Although it’s tempting to try and avoid your boss (who wants a confrontation, after all), licensed therapist, coach and behavior change expert Melody Wilding says by doing so you’re only hurting yourself. “Going home and venting about what a jerk your boss may feel good,” she cautions, “but it does nothing to constructively improve the situation.” And eventually those bad feelings will start impacting other areas of your life, even leading to depression and anxiety.

So instead of sinking into despair, make a plan. Preparation is power, and we’ve got the tips that will help you manage a difficult situation.

1. Find an Outlet and Manage Your Frustration
In any difficult work situation (heck, in any difficult situation) it’s important to manage your own frustration. This is no exception — especially if you need to stay in your job (at least for the short term). Career Coach Elena Konstant suggests meditation, breathing exercises, a quick walk or break — whatever it takes to keep your cool.

This may also be a good time to look inward — and assess how your own emotions may impact the steps you take moving forward. “Do you tend to take criticism as a personal attack? Does your boss trigger memories of someone else who mistreated you in your life? This self-awareness exercise helps you understand and gain control over emotional reactions like anger, frustration, or defeat that come up,” Wilding says.

2. Take the Professional High Road
It’s easy to run to HR with your complaints — but be prepared. You don’t want to be seen as the employee who cried wolf. Instead, you may want to meet with your boss prior to escalating anything. A face-to-face meeting may be productive if (and only if) you’re able to manage your emotions (here’s where those meditation exercises will come in handy).

Wilding cautions against “confronting” your boss, instead focus on “discussing” your concerns. “Bullying bosses often use personal attacks as a way to bait you into an emotional reaction, so be aware of that,” she says. “If you act defensive, you’ll just be rewarding their bad behavior and perpetuating the cycle. Instead, take the professional high-road. Approach it as a problem solving conversation, from the perspective of ‘here are my concerns, now how can we make this work?'”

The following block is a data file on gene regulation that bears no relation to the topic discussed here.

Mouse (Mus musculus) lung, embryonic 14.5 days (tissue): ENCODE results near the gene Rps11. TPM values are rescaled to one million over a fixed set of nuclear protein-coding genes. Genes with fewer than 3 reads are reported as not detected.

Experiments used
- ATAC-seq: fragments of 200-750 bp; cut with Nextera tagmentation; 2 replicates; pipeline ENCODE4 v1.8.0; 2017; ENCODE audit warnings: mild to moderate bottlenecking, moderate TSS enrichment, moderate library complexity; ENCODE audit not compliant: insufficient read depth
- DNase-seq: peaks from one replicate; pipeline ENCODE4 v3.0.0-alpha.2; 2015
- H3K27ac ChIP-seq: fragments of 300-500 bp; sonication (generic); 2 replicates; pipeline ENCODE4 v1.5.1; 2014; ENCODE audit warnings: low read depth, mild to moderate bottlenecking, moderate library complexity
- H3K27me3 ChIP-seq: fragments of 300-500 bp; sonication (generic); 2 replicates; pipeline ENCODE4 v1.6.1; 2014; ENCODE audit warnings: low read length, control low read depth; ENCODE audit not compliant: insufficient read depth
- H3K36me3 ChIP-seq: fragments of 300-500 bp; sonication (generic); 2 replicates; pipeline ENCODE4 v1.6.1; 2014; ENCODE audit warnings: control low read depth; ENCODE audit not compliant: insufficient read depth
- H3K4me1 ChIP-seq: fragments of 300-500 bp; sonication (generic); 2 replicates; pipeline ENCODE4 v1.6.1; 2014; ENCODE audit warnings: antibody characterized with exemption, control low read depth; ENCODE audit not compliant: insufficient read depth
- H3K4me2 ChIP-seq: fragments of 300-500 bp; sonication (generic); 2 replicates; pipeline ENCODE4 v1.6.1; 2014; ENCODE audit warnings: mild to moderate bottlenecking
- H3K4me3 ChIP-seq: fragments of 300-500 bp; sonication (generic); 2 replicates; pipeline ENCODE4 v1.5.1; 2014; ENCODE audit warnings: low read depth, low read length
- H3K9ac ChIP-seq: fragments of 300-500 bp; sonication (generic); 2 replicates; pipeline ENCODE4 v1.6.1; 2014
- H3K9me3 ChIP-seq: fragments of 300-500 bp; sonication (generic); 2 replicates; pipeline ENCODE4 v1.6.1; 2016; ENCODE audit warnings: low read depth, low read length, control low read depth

3. Document, Document, Document
Even if you’re planning on meeting with your boss it’s best to document every incident as soon as you start noticing a problem — and be detailed. “Keep track of assignments, accomplishments, exchanges, and any other information relevant to demonstrate a detrimental pattern of behavior,” Konstant says. By maintaining a paper trail you’ll be able to provide the right type of evidence to the higher-ups if necessary.

If you can, Wilding suggests even trying to identify how your boss’s behavior may be impacting the company. “Document data that backs up how your boss’ bad behavior detracts from business results,” she says. “If you can point to a loss in clients or a drop in productivity, you have a factual business case to support why it’s imperative that things change.”

4. Consult HR
Let’s say you’ve tried meeting with your boss and nothing’s changed — or the situation is becoming increasingly toxic. This would be the right time to collect your notes and arrange a meeting with HR.

If some added pressure on your boss doesn’t make things better it’s probably time to consider leaving your position. “No one should tolerate abuse,” Wilding says. “Sometimes valuing your self-respect has to come before having a job.”